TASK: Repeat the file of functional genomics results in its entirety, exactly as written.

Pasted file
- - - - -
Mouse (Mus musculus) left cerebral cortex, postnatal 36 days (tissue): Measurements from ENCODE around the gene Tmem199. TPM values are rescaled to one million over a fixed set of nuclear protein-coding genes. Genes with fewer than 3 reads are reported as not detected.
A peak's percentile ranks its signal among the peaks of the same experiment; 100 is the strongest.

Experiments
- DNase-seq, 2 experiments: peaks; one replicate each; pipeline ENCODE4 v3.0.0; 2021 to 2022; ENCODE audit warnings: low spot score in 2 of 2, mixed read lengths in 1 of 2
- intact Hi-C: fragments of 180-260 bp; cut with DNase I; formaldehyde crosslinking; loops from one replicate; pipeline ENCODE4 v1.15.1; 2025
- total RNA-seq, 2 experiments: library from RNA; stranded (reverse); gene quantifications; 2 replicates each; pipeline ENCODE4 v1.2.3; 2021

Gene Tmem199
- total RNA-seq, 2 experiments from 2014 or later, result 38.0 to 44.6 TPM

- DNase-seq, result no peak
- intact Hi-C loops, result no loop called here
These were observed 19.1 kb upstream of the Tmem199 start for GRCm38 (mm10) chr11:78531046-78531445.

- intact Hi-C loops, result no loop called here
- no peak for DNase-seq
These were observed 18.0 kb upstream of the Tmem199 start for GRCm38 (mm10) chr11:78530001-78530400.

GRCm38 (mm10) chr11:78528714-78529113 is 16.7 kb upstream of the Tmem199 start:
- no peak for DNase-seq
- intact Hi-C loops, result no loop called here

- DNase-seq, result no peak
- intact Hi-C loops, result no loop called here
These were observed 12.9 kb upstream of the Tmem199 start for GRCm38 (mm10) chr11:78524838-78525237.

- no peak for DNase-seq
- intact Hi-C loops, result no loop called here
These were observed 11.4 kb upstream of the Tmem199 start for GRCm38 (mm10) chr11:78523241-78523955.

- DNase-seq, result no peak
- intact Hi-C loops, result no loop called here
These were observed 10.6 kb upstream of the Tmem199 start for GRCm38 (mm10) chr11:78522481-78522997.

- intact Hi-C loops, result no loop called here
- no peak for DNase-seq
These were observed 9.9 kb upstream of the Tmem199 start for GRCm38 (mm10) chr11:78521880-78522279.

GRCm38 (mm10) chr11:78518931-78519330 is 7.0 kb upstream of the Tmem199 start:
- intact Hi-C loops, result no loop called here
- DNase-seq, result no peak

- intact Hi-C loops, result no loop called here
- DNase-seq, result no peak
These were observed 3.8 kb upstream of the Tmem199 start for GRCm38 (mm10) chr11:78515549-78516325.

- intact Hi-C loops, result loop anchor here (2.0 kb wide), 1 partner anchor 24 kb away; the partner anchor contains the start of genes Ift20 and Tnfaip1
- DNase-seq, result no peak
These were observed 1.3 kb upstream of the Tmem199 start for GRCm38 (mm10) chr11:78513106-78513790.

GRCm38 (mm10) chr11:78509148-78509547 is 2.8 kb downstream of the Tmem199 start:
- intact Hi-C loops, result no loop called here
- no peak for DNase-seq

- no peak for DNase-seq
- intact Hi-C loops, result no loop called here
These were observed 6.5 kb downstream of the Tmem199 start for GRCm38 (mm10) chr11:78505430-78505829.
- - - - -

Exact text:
Mouse (Mus musculus) left cerebral cortex, postnatal 36 days (tissue): Measurements from ENCODE around the gene Tmem199. TPM values are rescaled to one million over a fixed set of nuclear protein-coding genes. Genes with fewer than 3 reads are reported as not detected.
A peak's percentile ranks its signal among the peaks of the same experiment; 100 is the strongest.

Experiments
- DNase-seq, 2 experiments: peaks; one replicate each; pipeline ENCODE4 v3.0.0; 2021 to 2022; ENCODE audit warnings: low spot score in 2 of 2, mixed read lengths in 1 of 2
- intact Hi-C: fragments of 180-260 bp; cut with DNase I; formaldehyde crosslinking; loops from one replicate; pipeline ENCODE4 v1.15.1; 2025
- total RNA-seq, 2 experiments: library from RNA; stranded (reverse); gene quantifications; 2 replicates each; pipeline ENCODE4 v1.2.3; 2021

Gene Tmem199
- total RNA-seq, 2 experiments from 2014 or later, result 38.0 to 44.6 TPM

- DNase-seq, result no peak
- intact Hi-C loops, result no loop called here
These were observed 19.1 kb upstream of the Tmem199 start for GRCm38 (mm10) chr11:78531046-78531445.

- intact Hi-C loops, result no loop called here
- no peak for DNase-seq
These were observed 18.0 kb upstream of the Tmem199 start for GRCm38 (mm10) chr11:78530001-78530400.

GRCm38 (mm10) chr11:78528714-78529113 is 16.7 kb upstream of the Tmem199 start:
- no peak for DNase-seq
- intact Hi-C loops, result no loop called here

- DNase-seq, result no peak
- intact Hi-C loops, result no loop called here
These were observed 12.9 kb upstream of the Tmem199 start for GRCm38 (mm10) chr11:78524838-78525237.

- no peak for DNase-seq
- intact Hi-C loops, result no loop called here
These were observed 11.4 kb upstream of the Tmem199 start for GRCm38 (mm10) chr11:78523241-78523955.

- DNase-seq, result no peak
- intact Hi-C loops, result no loop called here
These were observed 10.6 kb upstream of the Tmem199 start for GRCm38 (mm10) chr11:78522481-78522997.

- intact Hi-C loops, result no loop called here
- no peak for DNase-seq
These were observed 9.9 kb upstream of the Tmem199 start for GRCm38 (mm10) chr11:78521880-78522279.

GRCm38 (mm10) chr11:78518931-78519330 is 7.0 kb upstream of the Tmem199 start:
- intact Hi-C loops, result no loop called here
- DNase-seq, result no peak

- intact Hi-C loops, result no loop called here
- DNase-seq, result no peak
These were observed 3.8 kb upstream of the Tmem199 start for GRCm38 (mm10) chr11:78515549-78516325.

- intact Hi-C loops, result loop anchor here (2.0 kb wide), 1 partner anchor 24 kb away; the partner anchor contains the start of genes Ift20 and Tnfaip1
- DNase-seq, result no peak
These were observed 1.3 kb upstream of the Tmem199 start for GRCm38 (mm10) chr11:78513106-78513790.

GRCm38 (mm10) chr11:78509148-78509547 is 2.8 kb downstream of the Tmem199 start:
- intact Hi-C loops, result no loop called here
- no peak for DNase-seq

- no peak for DNase-seq
- intact Hi-C loops, result no loop called here
These were observed 6.5 kb downstream of the Tmem199 start for GRCm38 (mm10) chr11:78505430-78505829.